Of late, the Virgin Mary has become somewhat fashionable in academic circles. This prominence reflects her long-lasting cultural influence as an international historic and spiritual figure.
This is the book about German Orientalism I felt I could not and did not want to write, and I am very grateful to Ian Almond for having produced it.
The competition between religion and recreation in the Victorian period was pointed out by Brian Harrison as long ago as 1967, and at one level this book by Dominic Erdozain, Lecturer in the History of Christianity at King’s College, London, is an exploration of how the churches came to terms with their powerful rival.
Midst the foe, and the stranger she seeks not renown
She courts not their smiles, and she heeds not their frowns
Could she only impart unto childhood and youth
The science of God, of religion, and truth... (p. 110)
Chocolate, writes Emma Robertson in the introduction to her monograph, ‘has been invested with specific cultural meanings which are in part connected to … conditions of production’ (p. 3). At the heart of this study is a challenge to existing histories:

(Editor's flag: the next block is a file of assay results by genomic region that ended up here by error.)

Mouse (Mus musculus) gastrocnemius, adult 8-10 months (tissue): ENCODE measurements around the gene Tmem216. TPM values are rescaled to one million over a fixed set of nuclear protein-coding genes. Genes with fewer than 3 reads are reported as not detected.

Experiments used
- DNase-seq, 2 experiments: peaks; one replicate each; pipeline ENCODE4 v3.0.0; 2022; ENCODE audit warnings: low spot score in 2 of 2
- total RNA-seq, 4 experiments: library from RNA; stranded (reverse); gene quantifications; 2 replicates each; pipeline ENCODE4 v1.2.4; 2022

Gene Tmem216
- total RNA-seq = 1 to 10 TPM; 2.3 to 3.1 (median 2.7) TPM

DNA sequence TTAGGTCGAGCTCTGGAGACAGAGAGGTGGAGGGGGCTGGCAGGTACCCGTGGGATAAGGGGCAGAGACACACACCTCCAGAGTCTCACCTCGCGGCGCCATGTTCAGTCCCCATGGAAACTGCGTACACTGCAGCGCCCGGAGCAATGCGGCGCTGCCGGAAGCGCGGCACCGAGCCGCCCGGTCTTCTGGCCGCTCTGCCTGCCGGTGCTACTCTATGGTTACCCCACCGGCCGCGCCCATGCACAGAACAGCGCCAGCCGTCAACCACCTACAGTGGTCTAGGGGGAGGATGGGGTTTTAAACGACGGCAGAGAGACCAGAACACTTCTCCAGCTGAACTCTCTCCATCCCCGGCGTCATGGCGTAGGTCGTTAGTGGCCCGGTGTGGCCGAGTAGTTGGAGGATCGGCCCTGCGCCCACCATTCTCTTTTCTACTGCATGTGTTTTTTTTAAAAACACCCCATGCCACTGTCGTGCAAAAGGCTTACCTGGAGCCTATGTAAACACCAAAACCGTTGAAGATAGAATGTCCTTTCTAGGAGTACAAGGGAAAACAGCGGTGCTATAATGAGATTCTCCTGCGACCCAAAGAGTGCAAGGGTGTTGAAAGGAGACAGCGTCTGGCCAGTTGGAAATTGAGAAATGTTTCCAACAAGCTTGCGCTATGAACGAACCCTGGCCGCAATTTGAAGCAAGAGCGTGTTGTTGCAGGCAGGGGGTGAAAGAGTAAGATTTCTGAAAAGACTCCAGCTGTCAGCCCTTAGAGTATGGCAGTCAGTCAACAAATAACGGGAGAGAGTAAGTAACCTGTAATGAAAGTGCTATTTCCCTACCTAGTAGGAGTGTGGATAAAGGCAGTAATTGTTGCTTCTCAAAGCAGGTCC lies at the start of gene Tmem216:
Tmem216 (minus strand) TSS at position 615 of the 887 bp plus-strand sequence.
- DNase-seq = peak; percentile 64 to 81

Timothy Larsen’s purpose in writing A People of One Book is to demonstrate the extent to which the Bible dominated Victorian thought and culture. He claims that this has yet to be fully grasped, and endeavours to prove his thesis by offering a detailed examination of how Scripture was central to the experience of divergent groupings in Victorian England.
David J. Silverman has written a very accessible and compelling book on a little-known subject which sheds much light on race issues in early America. Most readers will probably never have heard of the Brothertown and Stockbridge Indians, two communities which encompassed various Native American tribes and embraced Christianity in the 18th century.
Child of the Enlightenment is a captivating book: charming, moving, and richly informative, it melds the intimate and distant, weaving together bodies, emotions and minds, Enlightenment ideas and philosophy, and revolutionary politics.
It is not surprising that a professor of religious studies reading Carlo Pietrangeli’s wonderfully informative book, The Vatican Museums: Five Centuries of History (1), would become curious about how the Vatican Museums came to be separated from the Vatican Library, and in particular about how a Museo Profano could have been created within the thoroughly relig
This book uses the story of one family and its legal battles to uncover relationships between religion, race, gender, identity, and personal law in south India in the first half of the 19th century. Matthew Abrahams was an Indian Roman Catholic of lowly background but increasing wealth.